Less than 10 years ago, Yale School of Medicine’s clinical researchers were stuck in the mire of paper records. Researchers seeking health care information from patients’ doctors required interns or students to copy entire medical records by hand into research records. There was little integration between Yale’s in-patient system and its clinical research enterprise. The process was slow and burdensome, a drain on energy and creativity.
The tide turned in 2013. Under the direction of Yale Center for Clinical Investigation (YCCI), Yale became the first medical institution to integrate electronic health records (EHRs) with a clinical trials management system (CTMS). EHRs are digital versions of a patient’s paper chart, and Yale has used the health care software company Epic for its EHR since 2011. That same year, Yale introduced OnCore as its CTMS, a software system used to manage clinical trials in clinical research. OnCore maintains and supervises planning, performing and reporting functions, patient contact information, and tracks deadlines and milestones. The same year Yale rolled out Epic and OnCore institution-wide, in 2013, it integrated them so they could communicate with each other. This resulted in four improvements that enhanced research capabilities.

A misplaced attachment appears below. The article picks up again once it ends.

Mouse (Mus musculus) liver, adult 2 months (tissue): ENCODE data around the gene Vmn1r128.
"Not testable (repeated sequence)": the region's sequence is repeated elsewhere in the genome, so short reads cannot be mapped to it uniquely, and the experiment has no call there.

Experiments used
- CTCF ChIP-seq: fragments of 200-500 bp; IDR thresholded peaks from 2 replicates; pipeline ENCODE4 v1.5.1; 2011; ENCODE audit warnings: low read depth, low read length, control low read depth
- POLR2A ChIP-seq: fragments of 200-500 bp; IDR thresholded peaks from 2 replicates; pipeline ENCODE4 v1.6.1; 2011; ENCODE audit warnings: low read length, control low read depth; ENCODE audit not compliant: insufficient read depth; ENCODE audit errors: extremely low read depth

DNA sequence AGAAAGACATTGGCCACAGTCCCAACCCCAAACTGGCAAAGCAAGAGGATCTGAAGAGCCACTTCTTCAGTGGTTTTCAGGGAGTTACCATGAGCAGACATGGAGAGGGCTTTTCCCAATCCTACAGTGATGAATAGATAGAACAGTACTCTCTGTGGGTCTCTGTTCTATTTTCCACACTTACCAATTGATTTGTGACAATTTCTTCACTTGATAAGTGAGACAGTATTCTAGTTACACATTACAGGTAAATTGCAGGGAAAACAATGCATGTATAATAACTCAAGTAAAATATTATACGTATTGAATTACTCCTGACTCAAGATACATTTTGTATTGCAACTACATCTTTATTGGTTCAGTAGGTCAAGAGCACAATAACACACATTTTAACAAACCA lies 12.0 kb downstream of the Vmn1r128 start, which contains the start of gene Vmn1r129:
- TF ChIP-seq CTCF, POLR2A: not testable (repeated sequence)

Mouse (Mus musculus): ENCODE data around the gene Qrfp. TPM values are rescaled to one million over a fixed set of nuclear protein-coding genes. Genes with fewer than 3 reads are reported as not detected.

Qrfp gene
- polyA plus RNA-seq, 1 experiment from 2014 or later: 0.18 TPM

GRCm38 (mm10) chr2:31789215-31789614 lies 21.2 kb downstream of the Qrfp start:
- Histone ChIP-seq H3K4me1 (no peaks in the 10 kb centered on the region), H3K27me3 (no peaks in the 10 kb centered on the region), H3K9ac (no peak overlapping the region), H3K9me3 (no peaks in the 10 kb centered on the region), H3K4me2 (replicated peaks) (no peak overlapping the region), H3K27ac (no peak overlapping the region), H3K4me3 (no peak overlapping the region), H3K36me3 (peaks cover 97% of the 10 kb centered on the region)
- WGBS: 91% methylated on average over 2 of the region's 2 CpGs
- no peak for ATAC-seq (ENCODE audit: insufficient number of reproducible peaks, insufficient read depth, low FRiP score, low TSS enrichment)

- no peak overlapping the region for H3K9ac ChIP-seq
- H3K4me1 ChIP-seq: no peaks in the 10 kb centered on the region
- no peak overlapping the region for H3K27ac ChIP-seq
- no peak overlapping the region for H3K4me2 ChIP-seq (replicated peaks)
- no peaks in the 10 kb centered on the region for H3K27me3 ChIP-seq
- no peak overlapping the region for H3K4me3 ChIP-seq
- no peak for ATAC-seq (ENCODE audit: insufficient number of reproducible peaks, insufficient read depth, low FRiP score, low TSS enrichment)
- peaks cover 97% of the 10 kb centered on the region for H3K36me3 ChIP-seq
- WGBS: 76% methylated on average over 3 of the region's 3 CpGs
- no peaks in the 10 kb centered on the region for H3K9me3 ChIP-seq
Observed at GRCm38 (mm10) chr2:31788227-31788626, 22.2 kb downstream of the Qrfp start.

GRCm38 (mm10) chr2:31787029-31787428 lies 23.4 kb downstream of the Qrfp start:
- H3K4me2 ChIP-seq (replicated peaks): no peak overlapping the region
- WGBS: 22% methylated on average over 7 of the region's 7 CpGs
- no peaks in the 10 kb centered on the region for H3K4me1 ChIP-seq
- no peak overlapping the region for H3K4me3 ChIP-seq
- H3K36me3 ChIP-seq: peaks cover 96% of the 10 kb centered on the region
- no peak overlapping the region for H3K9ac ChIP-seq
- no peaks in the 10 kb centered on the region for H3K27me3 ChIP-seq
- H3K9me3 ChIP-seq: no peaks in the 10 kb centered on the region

Increased efficiency in clinical research
As recently as 2013, 98% of patients’ outpatient medical data was on paper. Clinical researchers couldn’t easily access much more than a patient’s demographic information. Now, researchers can run a query to collect a wealth of information in just minutes. The integration of Epic and OnCore allows researchers to leverage EHR in a powerful, meaningful way. For example, a researcher can now easily identify all female patients over 40 treated at Yale facilities who are on a particular medication with a particular medical issue, and integrate these data into her research. In this way, Yale researchers are conducting a secondary data analysis on existing electronic health data. Researchers can also integrate patient-reported outcomes for quality-of-life studies and other important lines of research.
Patient Opt-out Policy